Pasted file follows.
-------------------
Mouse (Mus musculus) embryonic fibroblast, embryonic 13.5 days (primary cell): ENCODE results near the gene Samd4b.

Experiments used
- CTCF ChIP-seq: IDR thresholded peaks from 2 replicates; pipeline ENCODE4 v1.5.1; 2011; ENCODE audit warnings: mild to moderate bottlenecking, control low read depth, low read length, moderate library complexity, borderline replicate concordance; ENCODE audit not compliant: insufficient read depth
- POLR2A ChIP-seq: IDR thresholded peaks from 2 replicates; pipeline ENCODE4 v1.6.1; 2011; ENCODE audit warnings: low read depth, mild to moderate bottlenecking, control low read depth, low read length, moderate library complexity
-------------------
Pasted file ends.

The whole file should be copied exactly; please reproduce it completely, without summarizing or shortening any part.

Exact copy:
Mouse (Mus musculus) embryonic fibroblast, embryonic 13.5 days (primary cell): ENCODE results near the gene Samd4b.

Experiments used
- CTCF ChIP-seq: IDR thresholded peaks from 2 replicates; pipeline ENCODE4 v1.5.1; 2011; ENCODE audit warnings: mild to moderate bottlenecking, control low read depth, low read length, moderate library complexity, borderline replicate concordance; ENCODE audit not compliant: insufficient read depth
- POLR2A ChIP-seq: IDR thresholded peaks from 2 replicates; pipeline ENCODE4 v1.6.1; 2011; ENCODE audit warnings: low read depth, mild to moderate bottlenecking, control low read depth, low read length, moderate library complexity